Cell- and tissue-specific localization and regulation of the epithiospecifier protein in Arabidopsis thaliana
- 397 Downloads
The glucosinolate-myrosinase system found in plants of the order Brassicales is one of the best studied plant defense systems. Hydrolysis of the physiologically inert glucosinolates by hydrolytic enzymes called myrosinases, which only occurs upon tissue disruption, leads to the formation of biologically active compounds. The chemical nature of the hydrolysis products depends on the presence or absence of supplementary proteins, such as epithiospecifier proteins (ESPs). ESPs promote the formation of epithionitriles and simple nitriles at the expense of the corresponding isothiocyanates which are formed through spontaneous rearrangement of the aglucone core structure. While isothiocyanates are toxic to a wide range of organisms, including insects, the ecological significance of nitrile formation and thus the role of ESP in plant-insect interactions is unclear. Here, we identified ESP-expressing cells in various organs and several developmental stages of different Arabidopsis thaliana ecotypes by immunolocalization. In the ecotype Landsberg erecta, ESP was found to be consistently present in the epidermal cells of all aerial parts except the anthers and in S-cells of the stem below the inflorescence. Analyses of ESP expression by quantitative real-time PCR, Western blotting, and ESP activity assays suggest that plants control the outcome of glucosinolate hydrolysis by regulation of ESP at both the transcriptional and the post-transcriptional levels. The localization of ESP in the epidermal cell layers of leaves, stems and reproductive organs supports the hypothesis that this protein has a specific function in defense against herbivores and pathogens.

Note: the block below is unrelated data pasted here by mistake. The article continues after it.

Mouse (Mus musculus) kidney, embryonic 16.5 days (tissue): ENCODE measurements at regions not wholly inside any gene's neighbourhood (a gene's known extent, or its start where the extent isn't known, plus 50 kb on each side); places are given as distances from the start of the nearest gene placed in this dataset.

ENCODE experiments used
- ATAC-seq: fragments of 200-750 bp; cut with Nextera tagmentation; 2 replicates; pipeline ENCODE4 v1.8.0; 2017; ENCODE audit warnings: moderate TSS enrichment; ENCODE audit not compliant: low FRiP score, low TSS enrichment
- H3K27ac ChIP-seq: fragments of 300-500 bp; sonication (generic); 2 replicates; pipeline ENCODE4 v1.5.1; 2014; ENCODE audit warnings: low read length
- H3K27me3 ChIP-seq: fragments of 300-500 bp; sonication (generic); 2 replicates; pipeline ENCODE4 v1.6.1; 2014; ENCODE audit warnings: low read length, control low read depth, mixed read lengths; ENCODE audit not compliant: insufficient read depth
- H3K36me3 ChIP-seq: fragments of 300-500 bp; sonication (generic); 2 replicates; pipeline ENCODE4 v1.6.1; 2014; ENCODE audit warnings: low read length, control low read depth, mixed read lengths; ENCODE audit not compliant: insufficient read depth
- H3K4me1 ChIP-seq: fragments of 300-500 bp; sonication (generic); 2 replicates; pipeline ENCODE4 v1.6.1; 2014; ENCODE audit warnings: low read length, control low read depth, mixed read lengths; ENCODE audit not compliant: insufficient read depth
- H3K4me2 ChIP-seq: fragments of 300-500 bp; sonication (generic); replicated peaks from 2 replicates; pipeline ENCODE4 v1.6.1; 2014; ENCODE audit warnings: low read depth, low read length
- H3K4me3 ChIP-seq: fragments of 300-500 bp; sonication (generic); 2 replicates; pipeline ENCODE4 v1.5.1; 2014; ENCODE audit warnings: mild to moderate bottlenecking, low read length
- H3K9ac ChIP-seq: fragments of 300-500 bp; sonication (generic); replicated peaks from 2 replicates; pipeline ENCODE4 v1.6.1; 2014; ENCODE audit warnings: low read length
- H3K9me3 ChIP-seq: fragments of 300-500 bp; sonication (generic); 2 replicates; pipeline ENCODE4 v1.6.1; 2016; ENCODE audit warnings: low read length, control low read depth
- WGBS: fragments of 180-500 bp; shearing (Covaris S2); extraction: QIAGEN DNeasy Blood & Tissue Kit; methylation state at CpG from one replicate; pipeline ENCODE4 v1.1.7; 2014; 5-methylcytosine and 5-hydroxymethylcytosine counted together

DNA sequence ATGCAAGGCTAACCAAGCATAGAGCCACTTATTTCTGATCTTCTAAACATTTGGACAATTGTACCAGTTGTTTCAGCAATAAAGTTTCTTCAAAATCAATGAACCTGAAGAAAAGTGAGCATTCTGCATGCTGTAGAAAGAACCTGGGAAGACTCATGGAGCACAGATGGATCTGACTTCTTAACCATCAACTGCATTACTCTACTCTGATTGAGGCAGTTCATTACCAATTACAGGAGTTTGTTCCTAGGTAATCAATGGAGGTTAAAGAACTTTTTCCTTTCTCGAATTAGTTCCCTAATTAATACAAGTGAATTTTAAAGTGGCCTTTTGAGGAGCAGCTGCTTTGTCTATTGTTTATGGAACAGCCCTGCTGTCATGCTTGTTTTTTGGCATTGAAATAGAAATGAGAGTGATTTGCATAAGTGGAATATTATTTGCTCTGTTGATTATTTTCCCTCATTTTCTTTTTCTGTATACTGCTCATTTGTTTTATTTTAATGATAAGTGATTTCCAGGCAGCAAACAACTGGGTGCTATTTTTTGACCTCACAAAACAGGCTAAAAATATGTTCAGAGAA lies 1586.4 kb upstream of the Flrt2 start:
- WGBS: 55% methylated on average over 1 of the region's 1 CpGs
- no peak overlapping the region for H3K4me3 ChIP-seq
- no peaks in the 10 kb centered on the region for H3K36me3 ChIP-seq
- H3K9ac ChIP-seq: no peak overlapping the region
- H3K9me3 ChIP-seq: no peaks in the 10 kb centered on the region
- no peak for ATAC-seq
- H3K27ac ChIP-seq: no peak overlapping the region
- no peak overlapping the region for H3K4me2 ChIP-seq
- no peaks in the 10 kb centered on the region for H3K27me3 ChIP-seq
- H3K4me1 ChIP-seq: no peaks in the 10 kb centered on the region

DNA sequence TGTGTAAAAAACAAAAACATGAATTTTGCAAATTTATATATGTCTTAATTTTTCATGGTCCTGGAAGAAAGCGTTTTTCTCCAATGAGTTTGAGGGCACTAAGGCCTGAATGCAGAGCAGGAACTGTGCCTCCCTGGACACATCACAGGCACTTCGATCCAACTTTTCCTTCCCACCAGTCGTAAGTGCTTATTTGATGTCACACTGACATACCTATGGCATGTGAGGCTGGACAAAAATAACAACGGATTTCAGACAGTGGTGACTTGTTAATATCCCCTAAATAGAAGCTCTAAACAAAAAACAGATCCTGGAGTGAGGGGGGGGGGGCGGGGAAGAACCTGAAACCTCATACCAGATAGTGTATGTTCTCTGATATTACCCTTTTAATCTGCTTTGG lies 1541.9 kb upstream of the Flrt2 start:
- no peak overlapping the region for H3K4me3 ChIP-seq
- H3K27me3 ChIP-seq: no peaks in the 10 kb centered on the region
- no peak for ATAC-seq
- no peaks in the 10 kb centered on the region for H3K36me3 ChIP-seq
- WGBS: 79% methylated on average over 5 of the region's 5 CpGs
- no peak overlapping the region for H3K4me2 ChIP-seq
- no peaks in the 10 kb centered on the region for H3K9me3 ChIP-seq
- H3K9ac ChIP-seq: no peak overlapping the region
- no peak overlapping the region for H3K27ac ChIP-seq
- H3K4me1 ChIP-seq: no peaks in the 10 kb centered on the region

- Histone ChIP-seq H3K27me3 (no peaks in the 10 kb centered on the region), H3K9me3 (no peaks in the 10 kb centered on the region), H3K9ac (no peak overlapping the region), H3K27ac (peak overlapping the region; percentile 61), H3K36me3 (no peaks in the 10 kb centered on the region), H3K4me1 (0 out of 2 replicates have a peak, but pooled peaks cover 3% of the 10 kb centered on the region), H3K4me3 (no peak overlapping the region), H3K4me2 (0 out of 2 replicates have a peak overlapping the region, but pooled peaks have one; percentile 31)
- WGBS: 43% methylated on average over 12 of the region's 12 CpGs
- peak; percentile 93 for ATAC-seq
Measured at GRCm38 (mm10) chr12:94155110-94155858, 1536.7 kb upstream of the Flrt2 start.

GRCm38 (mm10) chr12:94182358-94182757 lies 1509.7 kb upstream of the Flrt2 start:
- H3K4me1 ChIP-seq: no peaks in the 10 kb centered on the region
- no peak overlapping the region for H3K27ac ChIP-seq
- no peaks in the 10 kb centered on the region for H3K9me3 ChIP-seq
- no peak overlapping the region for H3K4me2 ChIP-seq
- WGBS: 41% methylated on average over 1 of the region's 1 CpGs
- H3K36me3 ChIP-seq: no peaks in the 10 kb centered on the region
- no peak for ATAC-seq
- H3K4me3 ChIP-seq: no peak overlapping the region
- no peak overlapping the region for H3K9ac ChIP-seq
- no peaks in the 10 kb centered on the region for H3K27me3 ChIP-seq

KeywordsArabidopsis thaliana Epithiospecifier protein Glucosinolates Plant development Regulation
flame ionization detection
quantitative real-time PCR
ribosomal protein 2, large subunit
We thank Andrea Bergner for technical assistance, Michael Reichelt for providing intact glucosinolates, and the Max Planck Society for financial support.
- Andréasson E, Jørgensen LB (2003) Localization of plant myrosinases and glucosinolates. In: Romeo JT (eds) Integrative phytochemistry: from ethnobotany to molecular ecology, recent advances in phytochemistry, vol 37. Elsevier, Amsterdam, pp 79–99Google Scholar
- Fieldsend J, Milford GFJ (1994) Changes in glucosinolates during crop development in single-low and double-low genotypes of winter oilseed rape (Brassica napus). 1. Production and distribution in vegetative tissues and developing pods during development and potential role in the recycling of sulfur within the crop. Ann Appl Biol 124:531–542Google Scholar
- Kliebenstein DJ, Gershenzon J et al (2001a) Comparative quantitative trait loci mapping of aliphatic, indolic and benzylic glucosinolate production in Arabidopsis thaliana leaves and seeds. Genetics 159:359–370Google Scholar
- Matile P (1980) The mustard oil bomb—Compartmentation of the myrosinase system. Biochem Physiol Pflanzen 175:722–731Google Scholar
- Scanlon JT, Willis DE (1985) Calculation of flame ionization detector relative response factors using the effective carbon number concept. J Chromatogr Sci 23:333–340Google Scholar
- Wei X, Roomans GM et al (1981) Localization of glucosinolates in roots of Sinapis alba using X-ray-microanalysis. Scan Electron Micros 481–488Google Scholar
- Wittstock U, Kliebenstein DJ et al (2003) Glucosinolate hydrolysis and its impact on generalist and specialist insect herbivores. In: Romeo JT (eds) Integrative phytochemistry: from ethnobotany to molecular ecology, recent advances in phytochemistry, vol 37. Elsevier, Amsterdam, pp 101–126Google Scholar